… needless to say, people have basterdised all these original meanings and they’ve turned into “ooOOooo” its spooky, horrid and don’t ever go there lol. Just because societies have occult (hidden) knowledge doesn’t make them evil. Its just a group people with its own secrets. In every group, I do acknowledge theres the potential for evil doers but conversely theres also the potential for good as well. So balanced view on this is needed. There is nothing in the darkness - other than ourselves - and what we are capable of. Know thy self]]]
      Theres also a version of the craft coming from the Rominey side. The reason the new forest has wild horses and horse riding is because the gypses - gypisums - egyptians - silk road traders set up in the new forest and had horse markets. And so now we have "Horse Law" and their version of "The Craft".
      The original craft is like spells in the form of poems, herbs, poppets, and nails in boots that kind of thing. Cyble Leek used to be visited by Crawley when he was still ok and had not gone down the Hedonistic “don’t give a shit about people” route. Crawley invented his own form of the craft called Thelema (which has nothing wrong with it, but not my cup of tea). It is still about harm non. Crawleys teachings however are riddled with traps and dead ends. He was a very intelligent trickster you see.
      At the end of the day, all of these paths - lead you to realise you don’t need priests to talk to god for you, nor do you need to have faith in them and hope that they are not lying to you.
      If you can stand in a forest or by the beach and have a sense that you are connected to it ALL in some deep down way. When you are willing to take responsibility for all the things you say and do. At that point you don’t need a projection or scape goat to lay all your owes on. You can then “Do as thy will - but harm non” [Do as you like in this life - so long as you don’t harm anyone or anything ~ and just enjoy it]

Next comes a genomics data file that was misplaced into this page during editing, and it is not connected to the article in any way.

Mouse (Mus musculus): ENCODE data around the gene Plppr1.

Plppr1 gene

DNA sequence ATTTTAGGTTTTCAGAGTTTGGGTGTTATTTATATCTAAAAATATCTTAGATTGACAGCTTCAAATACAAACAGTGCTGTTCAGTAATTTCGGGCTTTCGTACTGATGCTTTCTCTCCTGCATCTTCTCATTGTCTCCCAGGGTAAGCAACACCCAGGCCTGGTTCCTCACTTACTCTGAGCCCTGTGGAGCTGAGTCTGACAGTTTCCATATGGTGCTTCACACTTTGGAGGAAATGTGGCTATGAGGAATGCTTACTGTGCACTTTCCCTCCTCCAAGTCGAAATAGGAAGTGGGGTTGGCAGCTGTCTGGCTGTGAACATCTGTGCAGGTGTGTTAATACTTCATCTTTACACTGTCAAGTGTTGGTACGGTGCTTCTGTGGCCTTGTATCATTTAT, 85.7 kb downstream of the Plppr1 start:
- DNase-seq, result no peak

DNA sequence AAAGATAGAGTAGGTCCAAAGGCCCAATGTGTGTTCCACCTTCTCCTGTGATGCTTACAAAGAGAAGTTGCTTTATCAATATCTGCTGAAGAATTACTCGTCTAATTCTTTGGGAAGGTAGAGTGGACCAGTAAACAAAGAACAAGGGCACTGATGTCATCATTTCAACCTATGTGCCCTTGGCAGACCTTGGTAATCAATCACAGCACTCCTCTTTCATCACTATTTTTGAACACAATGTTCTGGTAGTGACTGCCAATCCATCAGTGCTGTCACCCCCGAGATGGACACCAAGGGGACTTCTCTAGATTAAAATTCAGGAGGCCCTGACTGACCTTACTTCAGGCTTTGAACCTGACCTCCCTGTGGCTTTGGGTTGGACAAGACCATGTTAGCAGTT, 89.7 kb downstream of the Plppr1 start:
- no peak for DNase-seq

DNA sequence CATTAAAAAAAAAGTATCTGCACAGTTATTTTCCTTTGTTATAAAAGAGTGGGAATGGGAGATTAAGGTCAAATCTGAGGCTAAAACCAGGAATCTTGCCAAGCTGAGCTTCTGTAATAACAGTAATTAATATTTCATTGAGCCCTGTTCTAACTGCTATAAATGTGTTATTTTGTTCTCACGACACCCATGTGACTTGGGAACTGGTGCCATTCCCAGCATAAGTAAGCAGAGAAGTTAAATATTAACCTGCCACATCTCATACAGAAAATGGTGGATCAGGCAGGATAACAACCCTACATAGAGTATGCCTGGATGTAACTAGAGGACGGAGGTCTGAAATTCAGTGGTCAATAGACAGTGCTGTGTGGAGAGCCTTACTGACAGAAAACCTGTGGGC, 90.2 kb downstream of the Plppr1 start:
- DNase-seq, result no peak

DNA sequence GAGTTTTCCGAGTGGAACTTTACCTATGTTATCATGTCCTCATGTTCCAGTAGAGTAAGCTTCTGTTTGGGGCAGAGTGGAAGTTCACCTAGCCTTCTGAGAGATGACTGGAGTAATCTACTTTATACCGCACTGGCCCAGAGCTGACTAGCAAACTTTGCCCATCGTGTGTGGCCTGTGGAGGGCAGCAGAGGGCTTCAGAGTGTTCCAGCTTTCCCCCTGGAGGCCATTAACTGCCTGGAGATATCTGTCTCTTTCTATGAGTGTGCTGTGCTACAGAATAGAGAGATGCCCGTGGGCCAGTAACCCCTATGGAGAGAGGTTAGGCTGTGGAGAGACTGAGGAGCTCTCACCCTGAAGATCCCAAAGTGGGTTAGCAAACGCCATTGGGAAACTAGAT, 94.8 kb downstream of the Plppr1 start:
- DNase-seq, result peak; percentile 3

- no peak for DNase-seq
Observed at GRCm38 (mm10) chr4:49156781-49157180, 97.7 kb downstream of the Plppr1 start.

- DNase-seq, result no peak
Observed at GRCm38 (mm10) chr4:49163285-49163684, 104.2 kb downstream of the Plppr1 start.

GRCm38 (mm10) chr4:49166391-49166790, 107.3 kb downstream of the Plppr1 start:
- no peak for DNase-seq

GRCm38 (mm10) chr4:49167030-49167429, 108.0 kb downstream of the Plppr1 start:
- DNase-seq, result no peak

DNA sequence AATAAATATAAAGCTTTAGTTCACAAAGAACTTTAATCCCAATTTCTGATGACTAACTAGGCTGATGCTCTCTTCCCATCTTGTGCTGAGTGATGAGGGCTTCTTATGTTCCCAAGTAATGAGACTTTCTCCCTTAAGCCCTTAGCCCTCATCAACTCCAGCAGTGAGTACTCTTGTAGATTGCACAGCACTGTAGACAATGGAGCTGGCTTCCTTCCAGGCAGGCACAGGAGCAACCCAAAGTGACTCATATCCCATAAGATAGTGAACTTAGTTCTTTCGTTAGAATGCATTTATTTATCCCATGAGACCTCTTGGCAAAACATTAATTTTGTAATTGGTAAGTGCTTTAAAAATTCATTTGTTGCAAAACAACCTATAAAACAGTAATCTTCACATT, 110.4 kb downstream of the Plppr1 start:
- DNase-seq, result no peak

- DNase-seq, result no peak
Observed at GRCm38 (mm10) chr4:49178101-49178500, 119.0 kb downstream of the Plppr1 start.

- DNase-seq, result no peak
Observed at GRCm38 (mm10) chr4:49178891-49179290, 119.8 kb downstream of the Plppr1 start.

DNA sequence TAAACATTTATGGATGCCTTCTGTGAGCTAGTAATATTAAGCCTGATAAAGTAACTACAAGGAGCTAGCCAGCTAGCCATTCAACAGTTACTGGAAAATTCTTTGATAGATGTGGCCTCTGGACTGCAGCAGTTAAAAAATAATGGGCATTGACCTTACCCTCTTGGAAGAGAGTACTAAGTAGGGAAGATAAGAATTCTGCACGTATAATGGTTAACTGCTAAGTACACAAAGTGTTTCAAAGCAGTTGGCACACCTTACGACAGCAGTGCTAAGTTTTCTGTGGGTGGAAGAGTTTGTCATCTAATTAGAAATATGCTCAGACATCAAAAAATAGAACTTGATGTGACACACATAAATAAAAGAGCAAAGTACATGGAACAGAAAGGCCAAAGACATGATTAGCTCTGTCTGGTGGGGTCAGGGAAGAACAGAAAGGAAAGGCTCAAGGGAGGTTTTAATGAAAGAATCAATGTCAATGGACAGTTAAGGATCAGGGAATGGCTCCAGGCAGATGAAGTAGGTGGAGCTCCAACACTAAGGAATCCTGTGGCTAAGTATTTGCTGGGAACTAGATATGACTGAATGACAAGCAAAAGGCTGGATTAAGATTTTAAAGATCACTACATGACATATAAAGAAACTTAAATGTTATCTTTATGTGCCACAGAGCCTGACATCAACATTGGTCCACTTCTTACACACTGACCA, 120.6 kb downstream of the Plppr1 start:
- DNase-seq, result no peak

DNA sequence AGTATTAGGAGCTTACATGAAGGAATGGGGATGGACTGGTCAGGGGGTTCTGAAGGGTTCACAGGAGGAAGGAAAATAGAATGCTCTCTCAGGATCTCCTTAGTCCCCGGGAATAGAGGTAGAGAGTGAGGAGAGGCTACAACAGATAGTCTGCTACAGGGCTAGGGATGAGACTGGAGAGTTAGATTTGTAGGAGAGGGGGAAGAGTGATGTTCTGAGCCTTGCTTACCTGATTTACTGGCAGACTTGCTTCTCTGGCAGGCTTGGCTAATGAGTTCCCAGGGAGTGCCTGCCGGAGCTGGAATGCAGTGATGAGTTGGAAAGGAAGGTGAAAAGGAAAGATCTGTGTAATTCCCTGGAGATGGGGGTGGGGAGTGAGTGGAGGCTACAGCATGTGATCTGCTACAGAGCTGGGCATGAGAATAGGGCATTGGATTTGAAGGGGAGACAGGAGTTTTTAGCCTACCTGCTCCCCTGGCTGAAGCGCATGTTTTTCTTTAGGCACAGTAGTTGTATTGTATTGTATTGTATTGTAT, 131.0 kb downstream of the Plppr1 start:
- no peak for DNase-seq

Some thoughts to consider. All the best

    • leung
      leung  Жыл бұрын

      @DiyEcoProjects We hardly know anything about the Druids anyway. Modern Druidism is largely an invention of British Romanticist, based on little to no evidence and a lot of vivid imagination.. ;-)

    • DiyEcoProjects
      DiyEcoProjects  Жыл бұрын

      @leung oOO! Cheers Leung, thanks very much for our explaination. Hmm interesting.
      We also have (self proclaimed) Arch-druids. I say theres no such thing as an arch druid because the word Arch" is greek meaning "Ar-cos" greatness. So whats a greek word doing anywhere near celtic stuff
      I have been working with egyptian words if your interested, on a private level

    • leung
      leung  Жыл бұрын +1

      Highly unlikely. The swords date back to the 9th - 11th century and were most likely manufactured in East Francia. The name was not only pretty common there at the time, its etymology is also pretty clear. It's a typical Germanic composite name consisting of "ulf" (meaning "wolf") and "berht" (meaning "bright"), two of the most commonly used words in Germanic name-giving tradition (i. e. Ulfhard, Wolfhart, Wolfgang, Adolf, Rudolph, Lütolf, Beowulf etc. as well as Robert, Rupert, Ruprecht, Bertram, Bertrand, Berthold, Engelbert, Albert, Albrecht, etc.). King Arthur otoh supposedly was a 5th/6th century Brittonic (or rogue Roman) leader, who fought against Germanic tribes like the Jutes, the Saxons and the Angles. In this era the Britons were an exclusively Celtic People who spoke either Common Brittonic (i. e. Celtic) or Latin, not Germanic. The current consensus is that the name "Arthur" is derived from Latin "Artorius", while a minority of scholars presume it is of Celtic origin.

  • Chris Costello
    Chris Costello 2 ай бұрын

    This is so historically inaccurate

  • jc73871
    jc73871 7 ай бұрын

    Very interesting but I need the dueling men to have eye protection. Cringing...

  • Kevin Murphy
    Kevin Murphy 8 ай бұрын +1

    Need to STOP with the "barbarian". Northern Europeans were NOT "barbarian".

  • Miriam Logan
    Miriam Logan  Жыл бұрын +1

    28:37 SUS

  • Ian Smith
    Ian Smith 5 ай бұрын

    Major dorkage incoming

  • John Murphy
    John Murphy 29 күн бұрын